Apple has repeatedly given in to escalating demands from the Chinese government, abetting the communist regime’s censorship and surveillance of its citizens, according to internal company documents reviewed by The New York Times.
Apple’s latest data center in the city of Guiyang, expected to be completed in June, will store Chinese users’ information on servers run by a state-owned Chinese firm, the Times reported. Apple reportedly abandoned its encryption technology after the Chinese government objected, and state employees will manage the servers and security tools used to secure information.
????NEW: Apple is jeopardizing its Chinese users’ data and augmenting the Chinese government’s censorship to placate authorities and keep its business running.
Here is our multiyear investigation into Apple’s Faustian bargain in China: https://t.co/OC8n9WrLaR
— Jack Nicas (@jacknicas) May 17, 2021
Security experts and Apple engineers told the Times that the tech giant’s acquiescence to the Chinese government meant it would be nearly impossible for the company to stop authorities from accessing emails, photos, documents, contacts and locations of millions of Chinese citizens.
But Nicholas Bequelin, the Asia director of human rights group Amnesty International, told the Times that Apple’s acquiescence to the interests of China’s government betrayed those prior commitments.
“Apple has become a cog in the censorship machine that presents a government-controlled version of the internet,” he said. “If you look at the behavior of the Chinese government, you don’t see any resistance from Apple — no history of standing up for the principles that Apple claims to be so attached to.”
Apple reported around 15% of its revenue last year came from Chinese consumers and sales in the country increased roughly 57%, according to Reuters. The Chinese government was likely able to leverage its economic influence to force Apple to hand control of user data to a state-owned firm, the Times reported. (RELATED: Why Do So Few US Companies With Business In China Speak Out About Genocide? Look What’s Happening To H&M)
China’s government under President Xi Jinping has taken an increasingly assertive posture toward foreign companies in recent years. The Times also reported that 55,000 apps have been wiped from Apple’s App Store in China since 2017. The apps included games, news outlets, dating services and messaging platforms.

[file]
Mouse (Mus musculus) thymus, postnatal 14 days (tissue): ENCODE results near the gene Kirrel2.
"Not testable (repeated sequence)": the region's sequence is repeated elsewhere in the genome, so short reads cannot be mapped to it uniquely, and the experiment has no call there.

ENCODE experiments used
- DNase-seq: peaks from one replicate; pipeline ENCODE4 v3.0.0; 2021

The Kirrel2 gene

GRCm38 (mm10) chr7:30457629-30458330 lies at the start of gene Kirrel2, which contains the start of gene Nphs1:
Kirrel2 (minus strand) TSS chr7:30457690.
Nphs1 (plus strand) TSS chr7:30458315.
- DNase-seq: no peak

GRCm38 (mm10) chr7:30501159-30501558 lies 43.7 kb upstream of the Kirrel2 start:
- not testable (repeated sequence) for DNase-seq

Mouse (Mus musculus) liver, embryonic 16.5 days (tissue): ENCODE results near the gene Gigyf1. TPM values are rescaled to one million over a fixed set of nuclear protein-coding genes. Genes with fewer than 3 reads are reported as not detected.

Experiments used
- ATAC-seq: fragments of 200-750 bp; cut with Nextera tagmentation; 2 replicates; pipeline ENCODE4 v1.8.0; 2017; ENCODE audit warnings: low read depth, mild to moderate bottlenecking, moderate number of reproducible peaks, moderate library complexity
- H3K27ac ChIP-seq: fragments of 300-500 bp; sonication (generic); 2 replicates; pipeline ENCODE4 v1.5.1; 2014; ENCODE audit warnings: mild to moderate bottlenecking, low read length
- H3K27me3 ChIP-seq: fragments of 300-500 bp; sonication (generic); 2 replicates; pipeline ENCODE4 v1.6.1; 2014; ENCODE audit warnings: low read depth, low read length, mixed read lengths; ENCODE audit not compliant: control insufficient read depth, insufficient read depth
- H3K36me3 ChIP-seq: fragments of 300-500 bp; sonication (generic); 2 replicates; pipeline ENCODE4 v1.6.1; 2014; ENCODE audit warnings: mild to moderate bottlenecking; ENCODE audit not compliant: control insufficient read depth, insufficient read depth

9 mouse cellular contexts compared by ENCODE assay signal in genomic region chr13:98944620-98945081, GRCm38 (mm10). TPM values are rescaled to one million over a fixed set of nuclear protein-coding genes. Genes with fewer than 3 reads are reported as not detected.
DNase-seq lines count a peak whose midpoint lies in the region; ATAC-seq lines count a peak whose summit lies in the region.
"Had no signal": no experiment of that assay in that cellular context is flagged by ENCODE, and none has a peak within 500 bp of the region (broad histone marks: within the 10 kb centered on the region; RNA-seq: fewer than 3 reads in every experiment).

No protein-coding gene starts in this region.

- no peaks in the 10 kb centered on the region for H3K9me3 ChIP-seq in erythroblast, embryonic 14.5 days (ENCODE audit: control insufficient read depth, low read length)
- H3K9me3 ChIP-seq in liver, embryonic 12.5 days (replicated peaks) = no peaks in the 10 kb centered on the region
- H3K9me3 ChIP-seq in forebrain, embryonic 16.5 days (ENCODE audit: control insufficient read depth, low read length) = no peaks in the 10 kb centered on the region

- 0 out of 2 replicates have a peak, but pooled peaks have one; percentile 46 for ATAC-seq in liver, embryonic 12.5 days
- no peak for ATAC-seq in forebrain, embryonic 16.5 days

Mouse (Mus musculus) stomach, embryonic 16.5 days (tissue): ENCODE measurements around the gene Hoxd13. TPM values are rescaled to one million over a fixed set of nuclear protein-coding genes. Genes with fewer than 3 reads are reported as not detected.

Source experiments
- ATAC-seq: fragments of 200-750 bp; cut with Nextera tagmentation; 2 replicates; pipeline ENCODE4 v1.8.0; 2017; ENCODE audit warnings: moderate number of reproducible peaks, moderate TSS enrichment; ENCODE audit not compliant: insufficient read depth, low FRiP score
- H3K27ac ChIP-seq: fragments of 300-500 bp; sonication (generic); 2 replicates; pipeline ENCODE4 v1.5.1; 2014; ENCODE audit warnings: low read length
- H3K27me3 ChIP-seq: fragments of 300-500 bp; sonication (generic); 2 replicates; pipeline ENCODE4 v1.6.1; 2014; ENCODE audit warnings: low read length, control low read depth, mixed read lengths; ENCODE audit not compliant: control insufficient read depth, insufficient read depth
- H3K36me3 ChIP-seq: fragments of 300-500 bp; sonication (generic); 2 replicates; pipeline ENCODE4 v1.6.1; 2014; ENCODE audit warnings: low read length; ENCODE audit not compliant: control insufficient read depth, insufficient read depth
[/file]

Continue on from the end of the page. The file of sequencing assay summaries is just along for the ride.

An Apple spokesman told the Times the company did “everything it could” to keep users’ data safe. They also said Apple has “never compromised the security of [their] users or their data in China” and still controls the encryption keys for user data.
Here is Apple’s full statement on our story.
After Apple sent this, I worked with the company to understand what it believed to be wrong in our story and then made changes to correct any outdated information and to include their view when needed. pic.twitter.com/shwaJkWyAi
— Jack Nicas (@jacknicas) May 17, 2021
Apple’s cooperation with the Chinese government has become more widely known in recent years. The company came under scrutiny in 2017 when following reports that its new data center in China would allow authorities to potentially access information on political dissidents and seize foreign technology. (RELATED: Apple CEO Blasts Georgia Voting Law, But Has Stayed Silent On Chinese Repression)
Apple also came under fire in Oct. 2019 after removing an app popular among pro-democracy protestors in Hong Kong, which the Chinese government said was being used for “illegal behavior.” Apple similarly followed China’s wishes by refusing to create or distribute content on Apple TV that could make the country look bad, multiple reports revealed last December.
Apple has also lobbied against legislation that would prevent American companies from funding forced labor funding forced labor in China’s Xinjiang autonomous region, where millions of Uyghur Muslims have been reportedly detained in re-education camps.